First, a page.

Any advice anyone here might have would be so greatly appreciated. See the three images I've attached. Thank you so much!

Thumb of 2017-03-27/VictoriaL/e52a02
Thumb of 2017-03-27/VictoriaL/5da081
Thumb of 2017-03-27/VictoriaL/c0d16a



I don't want to sound simple here, but give them more light and see if they improve. I mention light first because there can be other problems but light exposure is usually the most important..

If different light doesn't help, consider the watering. Too much or too little are both bad. For most plants, stick a finger 1/2:" down. If it feels dry, water.

Name: Debbie
Ventura County, CA
Cat Lover Frugal Gardener Bookworm Region: United States of America Salvias Region: California
Herbs Enjoys or suffers cold winters Region: New York Vegetable Grower Organic Gardener Garden Procrastinator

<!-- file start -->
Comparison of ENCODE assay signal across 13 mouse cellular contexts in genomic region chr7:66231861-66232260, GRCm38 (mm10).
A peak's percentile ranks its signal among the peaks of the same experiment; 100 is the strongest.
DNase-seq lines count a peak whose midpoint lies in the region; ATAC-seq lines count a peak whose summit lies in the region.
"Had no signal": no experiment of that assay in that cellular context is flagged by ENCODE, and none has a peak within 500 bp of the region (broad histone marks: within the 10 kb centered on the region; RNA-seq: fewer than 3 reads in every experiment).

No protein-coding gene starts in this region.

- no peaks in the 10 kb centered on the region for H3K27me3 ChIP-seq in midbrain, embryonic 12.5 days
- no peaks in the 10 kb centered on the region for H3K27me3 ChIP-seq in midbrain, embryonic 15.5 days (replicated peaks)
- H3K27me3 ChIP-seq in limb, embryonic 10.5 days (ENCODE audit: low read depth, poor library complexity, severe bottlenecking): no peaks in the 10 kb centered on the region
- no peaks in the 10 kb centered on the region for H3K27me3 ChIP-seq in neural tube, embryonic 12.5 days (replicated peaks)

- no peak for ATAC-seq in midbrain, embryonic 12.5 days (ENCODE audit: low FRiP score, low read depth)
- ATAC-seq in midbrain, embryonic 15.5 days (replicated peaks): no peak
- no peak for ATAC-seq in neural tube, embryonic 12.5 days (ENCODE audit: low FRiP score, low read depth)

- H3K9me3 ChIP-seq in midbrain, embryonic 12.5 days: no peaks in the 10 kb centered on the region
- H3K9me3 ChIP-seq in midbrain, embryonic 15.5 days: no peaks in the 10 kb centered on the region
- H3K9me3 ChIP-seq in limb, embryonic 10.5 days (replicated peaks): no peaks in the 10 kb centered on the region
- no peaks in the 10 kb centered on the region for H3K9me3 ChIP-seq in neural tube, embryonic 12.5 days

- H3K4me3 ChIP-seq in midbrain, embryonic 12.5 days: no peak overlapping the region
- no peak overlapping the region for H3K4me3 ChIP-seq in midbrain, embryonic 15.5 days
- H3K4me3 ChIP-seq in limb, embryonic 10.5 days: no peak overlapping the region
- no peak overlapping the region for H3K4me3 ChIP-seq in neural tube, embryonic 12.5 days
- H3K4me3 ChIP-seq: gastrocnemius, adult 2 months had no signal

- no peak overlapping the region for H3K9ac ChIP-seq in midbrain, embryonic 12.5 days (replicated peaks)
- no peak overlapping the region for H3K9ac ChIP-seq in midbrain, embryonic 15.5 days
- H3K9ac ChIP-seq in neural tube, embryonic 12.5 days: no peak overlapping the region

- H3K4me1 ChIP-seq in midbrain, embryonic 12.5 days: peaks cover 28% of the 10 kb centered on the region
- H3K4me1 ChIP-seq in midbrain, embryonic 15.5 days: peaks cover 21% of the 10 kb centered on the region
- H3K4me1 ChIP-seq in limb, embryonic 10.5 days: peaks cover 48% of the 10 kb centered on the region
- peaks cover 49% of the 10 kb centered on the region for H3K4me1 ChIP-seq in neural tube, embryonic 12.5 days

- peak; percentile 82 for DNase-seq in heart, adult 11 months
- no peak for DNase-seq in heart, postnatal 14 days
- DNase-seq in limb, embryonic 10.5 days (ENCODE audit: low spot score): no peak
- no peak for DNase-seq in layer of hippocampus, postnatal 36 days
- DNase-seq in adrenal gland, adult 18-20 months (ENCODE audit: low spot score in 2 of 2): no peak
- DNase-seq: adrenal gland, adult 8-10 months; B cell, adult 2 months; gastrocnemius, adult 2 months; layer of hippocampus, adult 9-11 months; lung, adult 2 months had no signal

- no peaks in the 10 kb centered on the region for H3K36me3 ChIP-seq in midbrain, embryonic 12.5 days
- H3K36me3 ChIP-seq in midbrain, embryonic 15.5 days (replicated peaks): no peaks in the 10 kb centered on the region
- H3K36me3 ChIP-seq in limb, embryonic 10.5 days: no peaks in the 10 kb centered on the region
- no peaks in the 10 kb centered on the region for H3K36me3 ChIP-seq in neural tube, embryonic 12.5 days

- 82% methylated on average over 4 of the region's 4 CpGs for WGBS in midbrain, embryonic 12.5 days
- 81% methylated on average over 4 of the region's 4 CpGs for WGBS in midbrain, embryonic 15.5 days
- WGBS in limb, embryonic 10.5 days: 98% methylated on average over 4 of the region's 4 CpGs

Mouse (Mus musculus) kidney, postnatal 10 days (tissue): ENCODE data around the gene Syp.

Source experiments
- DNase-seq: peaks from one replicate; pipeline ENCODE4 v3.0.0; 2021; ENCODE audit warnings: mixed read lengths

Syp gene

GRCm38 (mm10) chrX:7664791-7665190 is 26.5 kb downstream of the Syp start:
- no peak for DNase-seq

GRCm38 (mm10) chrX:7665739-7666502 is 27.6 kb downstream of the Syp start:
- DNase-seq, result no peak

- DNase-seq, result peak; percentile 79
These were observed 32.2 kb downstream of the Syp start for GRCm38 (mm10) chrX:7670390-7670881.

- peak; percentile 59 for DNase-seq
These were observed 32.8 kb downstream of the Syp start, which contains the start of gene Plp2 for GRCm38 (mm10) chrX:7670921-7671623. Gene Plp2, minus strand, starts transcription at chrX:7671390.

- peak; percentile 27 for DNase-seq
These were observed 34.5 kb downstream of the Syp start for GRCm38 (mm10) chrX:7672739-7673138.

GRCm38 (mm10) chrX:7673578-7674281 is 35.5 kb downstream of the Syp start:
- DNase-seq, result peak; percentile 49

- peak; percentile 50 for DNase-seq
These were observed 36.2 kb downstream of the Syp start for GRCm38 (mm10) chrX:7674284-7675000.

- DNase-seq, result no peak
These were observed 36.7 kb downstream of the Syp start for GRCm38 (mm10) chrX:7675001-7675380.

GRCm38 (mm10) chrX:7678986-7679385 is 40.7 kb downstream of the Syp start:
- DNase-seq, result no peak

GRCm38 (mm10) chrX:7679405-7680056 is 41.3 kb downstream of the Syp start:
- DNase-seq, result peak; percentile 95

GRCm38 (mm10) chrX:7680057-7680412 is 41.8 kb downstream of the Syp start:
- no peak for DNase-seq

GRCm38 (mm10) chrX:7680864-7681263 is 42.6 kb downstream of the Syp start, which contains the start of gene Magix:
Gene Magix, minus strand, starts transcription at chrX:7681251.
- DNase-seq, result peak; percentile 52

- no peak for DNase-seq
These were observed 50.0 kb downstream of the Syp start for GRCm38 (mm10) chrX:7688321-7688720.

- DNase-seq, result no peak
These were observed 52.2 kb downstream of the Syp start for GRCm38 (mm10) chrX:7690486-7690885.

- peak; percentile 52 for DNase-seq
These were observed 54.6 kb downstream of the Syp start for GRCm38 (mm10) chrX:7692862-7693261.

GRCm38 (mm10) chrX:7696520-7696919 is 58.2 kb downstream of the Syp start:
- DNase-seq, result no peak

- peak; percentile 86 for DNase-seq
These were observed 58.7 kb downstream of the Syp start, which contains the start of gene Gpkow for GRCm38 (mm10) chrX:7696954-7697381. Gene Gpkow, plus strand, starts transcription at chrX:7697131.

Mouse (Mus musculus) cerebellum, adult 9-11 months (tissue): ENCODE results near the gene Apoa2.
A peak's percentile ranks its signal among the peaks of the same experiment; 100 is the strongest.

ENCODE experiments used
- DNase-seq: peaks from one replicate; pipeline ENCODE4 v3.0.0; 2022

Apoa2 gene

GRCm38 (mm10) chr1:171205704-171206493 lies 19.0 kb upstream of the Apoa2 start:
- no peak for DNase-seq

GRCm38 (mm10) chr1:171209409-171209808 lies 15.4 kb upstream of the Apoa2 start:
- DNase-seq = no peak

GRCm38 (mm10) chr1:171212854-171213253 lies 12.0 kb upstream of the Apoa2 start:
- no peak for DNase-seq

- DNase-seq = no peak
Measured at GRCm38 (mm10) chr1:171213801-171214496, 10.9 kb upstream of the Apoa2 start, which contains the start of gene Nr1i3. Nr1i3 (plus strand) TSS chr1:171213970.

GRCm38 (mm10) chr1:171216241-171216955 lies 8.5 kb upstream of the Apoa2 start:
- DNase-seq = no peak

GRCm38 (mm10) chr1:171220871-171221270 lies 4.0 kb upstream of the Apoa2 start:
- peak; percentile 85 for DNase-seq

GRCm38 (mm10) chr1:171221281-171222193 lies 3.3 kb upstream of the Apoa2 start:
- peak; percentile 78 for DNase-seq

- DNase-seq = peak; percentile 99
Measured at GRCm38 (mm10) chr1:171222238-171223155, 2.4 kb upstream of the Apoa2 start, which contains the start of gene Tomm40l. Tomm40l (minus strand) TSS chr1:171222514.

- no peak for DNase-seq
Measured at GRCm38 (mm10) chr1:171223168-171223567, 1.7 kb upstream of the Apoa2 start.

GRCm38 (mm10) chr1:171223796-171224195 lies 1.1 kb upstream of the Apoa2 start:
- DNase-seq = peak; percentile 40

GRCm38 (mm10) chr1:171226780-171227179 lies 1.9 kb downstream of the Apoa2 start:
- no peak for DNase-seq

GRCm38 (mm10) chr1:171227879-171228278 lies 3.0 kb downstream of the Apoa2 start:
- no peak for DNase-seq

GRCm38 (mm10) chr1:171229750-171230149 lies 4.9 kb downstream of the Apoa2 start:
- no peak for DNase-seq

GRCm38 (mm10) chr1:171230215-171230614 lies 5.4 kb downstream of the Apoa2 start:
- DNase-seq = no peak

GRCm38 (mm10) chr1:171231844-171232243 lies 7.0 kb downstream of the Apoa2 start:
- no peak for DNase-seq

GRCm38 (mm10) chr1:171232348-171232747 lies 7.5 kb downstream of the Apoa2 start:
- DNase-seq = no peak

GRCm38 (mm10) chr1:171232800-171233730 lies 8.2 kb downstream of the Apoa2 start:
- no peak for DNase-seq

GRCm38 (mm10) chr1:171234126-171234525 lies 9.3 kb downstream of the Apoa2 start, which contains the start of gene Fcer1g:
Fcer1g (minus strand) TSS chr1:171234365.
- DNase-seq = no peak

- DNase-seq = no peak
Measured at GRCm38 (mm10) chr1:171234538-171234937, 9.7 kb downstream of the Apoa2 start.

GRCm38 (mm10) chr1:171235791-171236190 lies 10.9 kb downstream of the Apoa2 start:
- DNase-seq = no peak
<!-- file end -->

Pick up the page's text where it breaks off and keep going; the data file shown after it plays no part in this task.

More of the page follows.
Image
ChefDebbie
Mar 31, 2017 11:17 AM CST
Thumb of 2017-03-31/ChefDebbie/211dae

Just came home with these 2 beauties! I think that putting these 2 plants inside makes all the difference and the room looks way better!
A transplanted New Yorker now living in Southern California..... Rudeness is the weak person's imitation of strength.
Name: Karen
NM (Zone 7b)
Region: New Mexico Critters Allowed Region: Arizona Xeriscape Greenhouse Annuals
Cactus and Succulents Bromeliad Adeniums Orchids Tropicals Plumerias
Image
plantmanager
Mar 31, 2017 11:36 AM CST
They look great, Debbie! You can just take short clippings and either root them in water, or do what I do. I just pot them up directly and they root very quickly. It's an easy plant to have a lot of and to give away to everyone!
Handcrafted Coastal Inspired Art SeaMosaics!